Too often, city officials and judges believe the best way to handle a problem is to first pretend it doesn’t exist, then pretend to do something about it, then, only if absolutely necessary, do something about it. Now, two firemen from Northeast Philadelphia are dead, and it appears their blood is on the hands of local government.
The horrific five-alarm blaze at a vacant warehouse in Kensington that killed Lt. Robert Neary and Firefighter Daniel Sweeney Monday morning likely would not have happened had the city and court system been proactive, not reactive. The Langhorne-based company that owned the empty warehouse, on the 1800 block of E. York St., owes back taxes and unpaid water bills. That’s bad enough, but the building reportedly had been visited by the city’s Department of Licenses and Inspections a half-dozen times since November and had been broken into, even after the city sealed it up.
Something’s terribly wrong with this picture. Too many Philadelphia neighborhoods have abandoned warehouses that are tragedies just waiting to happen.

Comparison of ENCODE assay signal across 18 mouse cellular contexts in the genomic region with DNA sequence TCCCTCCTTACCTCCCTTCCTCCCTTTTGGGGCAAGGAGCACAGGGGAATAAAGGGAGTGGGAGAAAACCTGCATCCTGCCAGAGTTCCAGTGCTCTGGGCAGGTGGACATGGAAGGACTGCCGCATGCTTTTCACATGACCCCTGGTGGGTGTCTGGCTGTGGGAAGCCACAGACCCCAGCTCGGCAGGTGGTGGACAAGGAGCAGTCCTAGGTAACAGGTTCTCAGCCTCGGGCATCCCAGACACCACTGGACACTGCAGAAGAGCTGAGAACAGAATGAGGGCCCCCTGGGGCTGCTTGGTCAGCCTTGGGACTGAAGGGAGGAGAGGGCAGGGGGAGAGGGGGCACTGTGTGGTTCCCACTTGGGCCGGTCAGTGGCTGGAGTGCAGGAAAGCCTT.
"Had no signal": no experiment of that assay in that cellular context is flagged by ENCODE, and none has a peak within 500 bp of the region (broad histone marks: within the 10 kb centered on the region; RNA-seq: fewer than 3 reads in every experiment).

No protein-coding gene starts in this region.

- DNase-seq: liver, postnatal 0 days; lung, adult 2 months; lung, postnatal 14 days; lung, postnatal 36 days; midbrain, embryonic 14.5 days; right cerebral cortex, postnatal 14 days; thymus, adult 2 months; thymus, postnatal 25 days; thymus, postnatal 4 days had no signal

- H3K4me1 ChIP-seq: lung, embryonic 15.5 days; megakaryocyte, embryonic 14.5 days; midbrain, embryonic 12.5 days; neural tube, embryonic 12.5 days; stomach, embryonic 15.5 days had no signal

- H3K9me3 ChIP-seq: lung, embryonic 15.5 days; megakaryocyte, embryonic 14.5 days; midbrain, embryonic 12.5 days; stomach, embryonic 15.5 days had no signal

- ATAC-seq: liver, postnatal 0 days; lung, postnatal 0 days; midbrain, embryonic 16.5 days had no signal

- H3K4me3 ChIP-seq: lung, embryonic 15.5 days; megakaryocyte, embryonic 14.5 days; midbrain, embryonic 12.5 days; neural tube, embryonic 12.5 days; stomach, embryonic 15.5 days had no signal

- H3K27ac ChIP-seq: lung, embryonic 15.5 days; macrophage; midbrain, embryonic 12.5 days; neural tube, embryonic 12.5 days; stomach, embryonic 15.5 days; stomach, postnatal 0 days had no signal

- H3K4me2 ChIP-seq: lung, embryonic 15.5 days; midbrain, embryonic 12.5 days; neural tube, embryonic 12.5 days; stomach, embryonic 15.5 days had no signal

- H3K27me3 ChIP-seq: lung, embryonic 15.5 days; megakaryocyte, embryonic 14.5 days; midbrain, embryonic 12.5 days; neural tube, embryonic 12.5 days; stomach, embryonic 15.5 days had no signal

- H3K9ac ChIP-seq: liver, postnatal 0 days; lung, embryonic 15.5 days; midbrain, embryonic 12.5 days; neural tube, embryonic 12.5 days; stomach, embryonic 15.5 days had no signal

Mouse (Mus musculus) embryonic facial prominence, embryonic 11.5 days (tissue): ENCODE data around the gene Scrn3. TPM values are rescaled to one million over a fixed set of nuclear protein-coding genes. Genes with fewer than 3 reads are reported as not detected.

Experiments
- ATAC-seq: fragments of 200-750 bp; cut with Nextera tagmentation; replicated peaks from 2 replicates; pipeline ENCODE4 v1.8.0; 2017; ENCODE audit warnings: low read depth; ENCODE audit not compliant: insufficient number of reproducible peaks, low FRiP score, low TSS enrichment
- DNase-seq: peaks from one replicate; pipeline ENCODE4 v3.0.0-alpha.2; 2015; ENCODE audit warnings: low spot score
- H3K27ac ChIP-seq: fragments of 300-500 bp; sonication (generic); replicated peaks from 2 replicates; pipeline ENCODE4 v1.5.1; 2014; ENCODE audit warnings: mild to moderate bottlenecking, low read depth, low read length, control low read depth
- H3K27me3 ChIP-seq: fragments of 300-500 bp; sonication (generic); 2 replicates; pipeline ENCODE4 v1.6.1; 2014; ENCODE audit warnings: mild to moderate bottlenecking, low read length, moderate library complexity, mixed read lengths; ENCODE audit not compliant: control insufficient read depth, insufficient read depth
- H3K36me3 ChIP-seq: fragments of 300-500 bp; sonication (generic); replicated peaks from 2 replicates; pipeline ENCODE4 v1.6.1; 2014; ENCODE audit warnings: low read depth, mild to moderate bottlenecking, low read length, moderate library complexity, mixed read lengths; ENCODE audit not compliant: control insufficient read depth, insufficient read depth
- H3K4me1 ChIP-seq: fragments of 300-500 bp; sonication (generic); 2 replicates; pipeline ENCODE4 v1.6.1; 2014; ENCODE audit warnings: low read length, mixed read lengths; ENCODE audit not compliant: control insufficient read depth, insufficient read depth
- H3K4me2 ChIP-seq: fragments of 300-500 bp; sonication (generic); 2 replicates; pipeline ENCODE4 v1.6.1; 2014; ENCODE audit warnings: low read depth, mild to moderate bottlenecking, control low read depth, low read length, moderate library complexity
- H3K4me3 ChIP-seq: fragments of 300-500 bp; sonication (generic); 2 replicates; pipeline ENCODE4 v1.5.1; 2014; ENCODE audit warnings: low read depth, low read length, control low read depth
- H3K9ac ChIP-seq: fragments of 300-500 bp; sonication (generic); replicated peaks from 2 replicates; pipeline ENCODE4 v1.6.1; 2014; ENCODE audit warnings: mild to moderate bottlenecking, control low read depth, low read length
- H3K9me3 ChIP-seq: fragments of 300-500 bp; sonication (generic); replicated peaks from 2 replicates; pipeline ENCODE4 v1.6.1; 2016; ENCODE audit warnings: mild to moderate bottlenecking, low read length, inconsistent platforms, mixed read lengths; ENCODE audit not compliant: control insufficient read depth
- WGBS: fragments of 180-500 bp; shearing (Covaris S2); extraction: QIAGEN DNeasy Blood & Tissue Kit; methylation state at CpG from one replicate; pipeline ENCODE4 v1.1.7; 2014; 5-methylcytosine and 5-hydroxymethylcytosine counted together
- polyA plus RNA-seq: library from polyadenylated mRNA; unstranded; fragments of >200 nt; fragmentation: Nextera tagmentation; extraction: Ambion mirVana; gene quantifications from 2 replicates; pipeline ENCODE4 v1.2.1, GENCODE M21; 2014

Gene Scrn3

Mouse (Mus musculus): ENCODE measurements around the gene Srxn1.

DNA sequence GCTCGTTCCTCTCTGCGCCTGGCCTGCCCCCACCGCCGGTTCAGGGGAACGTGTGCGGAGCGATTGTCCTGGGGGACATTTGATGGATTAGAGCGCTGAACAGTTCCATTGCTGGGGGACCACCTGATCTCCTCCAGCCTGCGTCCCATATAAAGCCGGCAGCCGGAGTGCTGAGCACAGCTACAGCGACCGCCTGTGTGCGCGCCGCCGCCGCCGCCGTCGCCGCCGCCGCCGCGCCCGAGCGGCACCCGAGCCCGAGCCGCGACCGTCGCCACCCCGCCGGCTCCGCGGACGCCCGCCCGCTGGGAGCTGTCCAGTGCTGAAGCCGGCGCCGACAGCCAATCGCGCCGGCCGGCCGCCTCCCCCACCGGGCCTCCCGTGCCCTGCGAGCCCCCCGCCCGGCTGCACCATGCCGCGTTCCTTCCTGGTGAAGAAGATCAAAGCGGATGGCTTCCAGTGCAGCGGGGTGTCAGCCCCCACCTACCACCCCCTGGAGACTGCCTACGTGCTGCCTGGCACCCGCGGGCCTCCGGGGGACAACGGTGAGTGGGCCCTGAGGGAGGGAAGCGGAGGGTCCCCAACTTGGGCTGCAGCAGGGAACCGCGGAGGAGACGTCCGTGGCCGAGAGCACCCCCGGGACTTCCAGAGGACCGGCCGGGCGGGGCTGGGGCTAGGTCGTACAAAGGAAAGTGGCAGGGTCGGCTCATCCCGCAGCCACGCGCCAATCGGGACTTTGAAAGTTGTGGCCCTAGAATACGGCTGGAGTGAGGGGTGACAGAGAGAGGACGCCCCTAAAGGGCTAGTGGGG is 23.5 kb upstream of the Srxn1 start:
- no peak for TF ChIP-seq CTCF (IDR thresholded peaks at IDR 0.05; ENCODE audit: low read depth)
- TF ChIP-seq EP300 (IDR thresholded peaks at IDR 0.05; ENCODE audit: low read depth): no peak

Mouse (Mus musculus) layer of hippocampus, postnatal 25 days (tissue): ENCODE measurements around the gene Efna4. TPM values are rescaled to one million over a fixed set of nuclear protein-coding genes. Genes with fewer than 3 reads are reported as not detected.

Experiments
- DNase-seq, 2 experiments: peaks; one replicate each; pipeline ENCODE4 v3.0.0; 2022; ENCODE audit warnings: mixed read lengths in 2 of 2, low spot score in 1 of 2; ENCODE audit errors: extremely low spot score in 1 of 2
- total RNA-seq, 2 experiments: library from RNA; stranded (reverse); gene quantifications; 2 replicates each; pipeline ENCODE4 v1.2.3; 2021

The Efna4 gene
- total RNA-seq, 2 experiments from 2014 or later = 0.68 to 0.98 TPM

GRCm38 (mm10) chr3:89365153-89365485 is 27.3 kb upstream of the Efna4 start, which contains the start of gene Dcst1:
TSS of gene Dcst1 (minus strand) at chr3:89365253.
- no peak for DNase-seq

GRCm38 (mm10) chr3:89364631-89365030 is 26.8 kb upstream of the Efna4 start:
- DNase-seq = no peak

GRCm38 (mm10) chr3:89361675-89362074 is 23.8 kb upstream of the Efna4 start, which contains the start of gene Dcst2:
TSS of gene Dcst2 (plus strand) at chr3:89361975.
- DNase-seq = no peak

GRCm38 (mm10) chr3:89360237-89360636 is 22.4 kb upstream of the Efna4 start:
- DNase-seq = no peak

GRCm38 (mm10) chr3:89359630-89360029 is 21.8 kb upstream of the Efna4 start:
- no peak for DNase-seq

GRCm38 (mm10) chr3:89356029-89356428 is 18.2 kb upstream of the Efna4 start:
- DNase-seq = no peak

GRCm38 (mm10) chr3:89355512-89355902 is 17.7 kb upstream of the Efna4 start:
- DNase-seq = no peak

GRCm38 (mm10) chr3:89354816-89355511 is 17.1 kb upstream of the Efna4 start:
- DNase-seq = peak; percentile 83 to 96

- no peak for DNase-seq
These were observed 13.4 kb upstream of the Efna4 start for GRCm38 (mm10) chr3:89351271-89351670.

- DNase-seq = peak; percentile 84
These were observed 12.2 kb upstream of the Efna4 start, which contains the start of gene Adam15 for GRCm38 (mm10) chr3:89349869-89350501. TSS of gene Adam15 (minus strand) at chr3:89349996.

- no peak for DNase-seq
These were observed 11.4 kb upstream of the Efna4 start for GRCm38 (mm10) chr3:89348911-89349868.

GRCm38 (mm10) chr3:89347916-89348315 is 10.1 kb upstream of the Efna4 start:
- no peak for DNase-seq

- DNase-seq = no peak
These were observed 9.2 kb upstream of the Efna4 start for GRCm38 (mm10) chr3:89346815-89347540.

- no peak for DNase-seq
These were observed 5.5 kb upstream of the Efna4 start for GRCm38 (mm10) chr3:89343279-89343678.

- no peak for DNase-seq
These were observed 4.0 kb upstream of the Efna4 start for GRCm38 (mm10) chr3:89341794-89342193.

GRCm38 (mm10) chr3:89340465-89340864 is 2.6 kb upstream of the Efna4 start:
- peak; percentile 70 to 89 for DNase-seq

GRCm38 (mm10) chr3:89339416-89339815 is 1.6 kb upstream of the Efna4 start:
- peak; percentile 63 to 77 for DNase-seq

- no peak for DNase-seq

If city officials and the courts, from Mayor Michael Nutter and president judges on down the ladder, had any courage, they would have made sure that buildings like the one that collapsed on Lt. Neary and Firefighter Sweeney were torn down years ago.
Like so many other segments of government, vigorous enforcement of a zero-tolerance policy on tax deadbeats and absentee landlords — of hazardous residential AND commercial properties — is doable but rarely done. Had the city and courts not dilly-dallied, two Northeast families and the entire family known as the Philadelphia Fire Department would not be in tears today. ••
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